Through a brief interview with the developers at Intelligent Systems, US Gamer turned up some neat details on the development process of Code Name: S.T.E.A.M. The tidbits range from the origin of the game’s unique, relatively fast-paced strategy system – which was born from the desire to cut out micromanagement to make the game easier to pick up and fine-tuned in a physical prototype – to the American comic inspiration to the art design. The team apparently put a lot of work into researching the game to make the characters more authentic to their roots, and wanted to take the chance to inspire the curiosity of Japanese audiences who are unfamiliar with many of the title’s names and faces (except for President Lincoln).

“For Japanese people, we didn’t understand who [any of the characters were] outside of President Lincoln. The conversation I had with Paul [Petrashcu, Creative Director] was that even though these characters weren’t necessarily well-known among Japanese players, because they were famous in the US, it might be an interesting opportunity for Japanese players to learn about them through the game. Even though Japanese players aren’t familiar with these characters, I thought he had a really good argument for how they could be used here.”
— Hitoshi Yamagami, Producer

They didn’t just think of Japanese audiences, though. The team gave the American localization team a lot of freedom to take advantage of the differences in their audience’s background knowledge.

“A lot of [S.T.E.A.M.’s] humor was brought to the floor very nicely by the localization [team] at Nintendo of America. They understood our intent, and took the dialogue and back story to some wonderful places. The jokes that they carried through, I think, work very well. Of course, we originally wrote the scenario in Japanese, but when we handed it off for translation, I conveyed to the [localization] team I hoped that they would work with as much freedom as possible because I wanted all of the contributions they could make to this project.”
— Paul Petrashcu, Creative Director

“Milton is one of the characters in the game, and in order to get a voice for Milton, we were reading through his wartime journals when he was alongside Lincoln. It goes without saying we were really well-versed with all the source material—we were looking at Tom Sawyer novels to make sure there were some in-jokes in there. We were looking at how we could make period Nintendo jokes; I’m sure if you look hard enough at one of the posters, there’s text describing an old Donkey Kong nickelodeon [the famous theater], that kind of thing.”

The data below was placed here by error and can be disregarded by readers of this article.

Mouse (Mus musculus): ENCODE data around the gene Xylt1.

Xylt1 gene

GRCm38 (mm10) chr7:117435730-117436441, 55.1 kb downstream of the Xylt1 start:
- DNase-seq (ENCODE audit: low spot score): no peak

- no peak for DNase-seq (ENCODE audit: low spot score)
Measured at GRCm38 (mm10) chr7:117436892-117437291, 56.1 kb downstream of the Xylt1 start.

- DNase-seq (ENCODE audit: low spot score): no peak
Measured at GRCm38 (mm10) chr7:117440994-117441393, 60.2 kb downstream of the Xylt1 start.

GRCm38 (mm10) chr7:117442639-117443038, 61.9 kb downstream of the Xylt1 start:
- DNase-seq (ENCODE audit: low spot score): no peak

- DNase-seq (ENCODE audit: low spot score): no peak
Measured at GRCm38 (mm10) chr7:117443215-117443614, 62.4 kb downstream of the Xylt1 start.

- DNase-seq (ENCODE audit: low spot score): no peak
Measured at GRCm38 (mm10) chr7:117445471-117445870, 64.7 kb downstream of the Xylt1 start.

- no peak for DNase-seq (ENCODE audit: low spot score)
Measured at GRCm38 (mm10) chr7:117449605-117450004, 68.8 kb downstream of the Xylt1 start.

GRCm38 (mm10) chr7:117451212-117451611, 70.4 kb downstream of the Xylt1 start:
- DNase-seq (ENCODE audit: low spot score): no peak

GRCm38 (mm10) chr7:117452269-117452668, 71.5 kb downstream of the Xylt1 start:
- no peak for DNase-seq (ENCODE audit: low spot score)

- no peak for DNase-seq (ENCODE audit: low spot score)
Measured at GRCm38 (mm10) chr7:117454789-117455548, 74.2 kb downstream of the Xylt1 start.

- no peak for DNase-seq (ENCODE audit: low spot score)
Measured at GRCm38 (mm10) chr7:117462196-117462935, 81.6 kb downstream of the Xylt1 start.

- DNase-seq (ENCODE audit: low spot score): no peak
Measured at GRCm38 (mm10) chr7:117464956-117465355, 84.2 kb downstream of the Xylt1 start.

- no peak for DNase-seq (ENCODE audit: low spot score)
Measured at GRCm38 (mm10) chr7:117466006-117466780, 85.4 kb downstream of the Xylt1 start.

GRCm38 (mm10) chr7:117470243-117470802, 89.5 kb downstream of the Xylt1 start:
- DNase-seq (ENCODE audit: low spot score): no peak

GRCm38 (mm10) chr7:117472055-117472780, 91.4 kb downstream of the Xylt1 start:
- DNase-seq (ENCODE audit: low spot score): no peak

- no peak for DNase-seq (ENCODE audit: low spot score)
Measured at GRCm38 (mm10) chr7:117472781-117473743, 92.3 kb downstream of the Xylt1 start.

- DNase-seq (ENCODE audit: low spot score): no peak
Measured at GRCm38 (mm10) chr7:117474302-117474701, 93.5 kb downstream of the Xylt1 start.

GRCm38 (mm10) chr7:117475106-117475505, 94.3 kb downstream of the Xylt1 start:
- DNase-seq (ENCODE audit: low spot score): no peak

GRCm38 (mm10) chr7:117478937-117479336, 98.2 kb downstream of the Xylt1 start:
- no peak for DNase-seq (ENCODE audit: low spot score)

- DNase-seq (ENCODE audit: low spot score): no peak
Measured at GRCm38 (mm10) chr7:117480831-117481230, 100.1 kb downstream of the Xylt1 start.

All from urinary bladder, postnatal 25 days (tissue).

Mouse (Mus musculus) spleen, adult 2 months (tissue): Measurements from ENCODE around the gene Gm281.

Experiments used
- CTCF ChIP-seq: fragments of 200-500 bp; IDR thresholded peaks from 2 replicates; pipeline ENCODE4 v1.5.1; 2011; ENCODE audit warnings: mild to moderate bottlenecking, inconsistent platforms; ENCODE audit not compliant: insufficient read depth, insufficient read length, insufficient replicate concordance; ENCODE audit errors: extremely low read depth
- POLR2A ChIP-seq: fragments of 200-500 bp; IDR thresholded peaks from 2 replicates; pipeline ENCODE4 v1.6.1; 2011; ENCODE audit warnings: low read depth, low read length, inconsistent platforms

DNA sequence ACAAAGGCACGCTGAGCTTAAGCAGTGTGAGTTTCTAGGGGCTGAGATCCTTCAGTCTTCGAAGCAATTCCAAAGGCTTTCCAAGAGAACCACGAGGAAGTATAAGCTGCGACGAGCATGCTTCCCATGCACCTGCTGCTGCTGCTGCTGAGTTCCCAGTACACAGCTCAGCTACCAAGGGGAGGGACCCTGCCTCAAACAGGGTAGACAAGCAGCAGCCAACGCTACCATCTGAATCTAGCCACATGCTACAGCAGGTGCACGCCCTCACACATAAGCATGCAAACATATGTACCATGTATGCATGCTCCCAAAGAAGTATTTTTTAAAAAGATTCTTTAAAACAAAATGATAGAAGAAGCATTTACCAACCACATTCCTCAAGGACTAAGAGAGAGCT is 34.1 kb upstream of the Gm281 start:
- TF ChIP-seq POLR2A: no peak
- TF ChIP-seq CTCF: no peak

— Ryan Kelley, NOA Localization

The game’s mechanics went through a lot of changes during early development, which rested heavily on the results of their prototyping.

“We prototype our games on paper, and we spend a lot of time playing those. Over the course of playing a lot of this paper prototype version, I think that some of the ideas might have become a bit more solid from that form in the design process to create [Code Name: S.T.E.A.M.].”

“The reason that we [eliminated micromanagement] was for accessibility to new players. That really was the starting point for a lot of our design conversations. We wanted the player to be able to rely on what they see around them. We wanted that to be a sufficient experience in terms of providing them information about the game—without having to resort to some sort of abstract parameters and systems that would be a little bit less intuitive. So we wanted everything that existed in the game in terms of audio and visuals to communicate information to the player and not cause them to have to spend a lot of time adjusting outside of battle.”
— Paul Petrashcu, Creative Director

They also seem to have had some ambitions for the art style that didn’t pan out exactly as they’d hoped – wanting something out of an American comic. It didn’t translate to the screen very well, however, and so it saw some changes.

“When we set out to recreate the feeling of [American] comic art, and tried to recreate the same pen touch—that kind of feeling to the actual stroke… We noticed that some visual elements made the game a little bit harder to play. So we made some light revisions there, and landed on the style you see in [S.T.E.A.M.] now. At first, we [created] a color palette that was really faithful to the printing technology of the time. But once implemented, we found that it did make the game a little bit hard to play in some situations. So we made adjustments as appropriate—as little as possible—as we went. And where we ended, you’ll notice the enemies have sort of a colder, bluer palette to them, whereas your allies have a warmer palette—a lot of orange and red.”
— Takako Sakai, Art Director

Source: US Gamer

Our Verdict

Stefan Terry
One of my earliest memories with games was just after Pokémon had come out in the states for the first time. I remember, after having watched the show for a couple weeks, stumbling across a friend with an original Gameboy playing Pokémon Red version using a Weedle. When he told me he was playing Pokémon, I told him I didn't know there was a Pokémon that had a pumpkin for a head. Boy games have come a long way. Speaking of games, I also contribute to making them somewhat professionally, and ocassionaly write about them. You should see some of that games writing stuff, I hear it's real popular with the kids these days.


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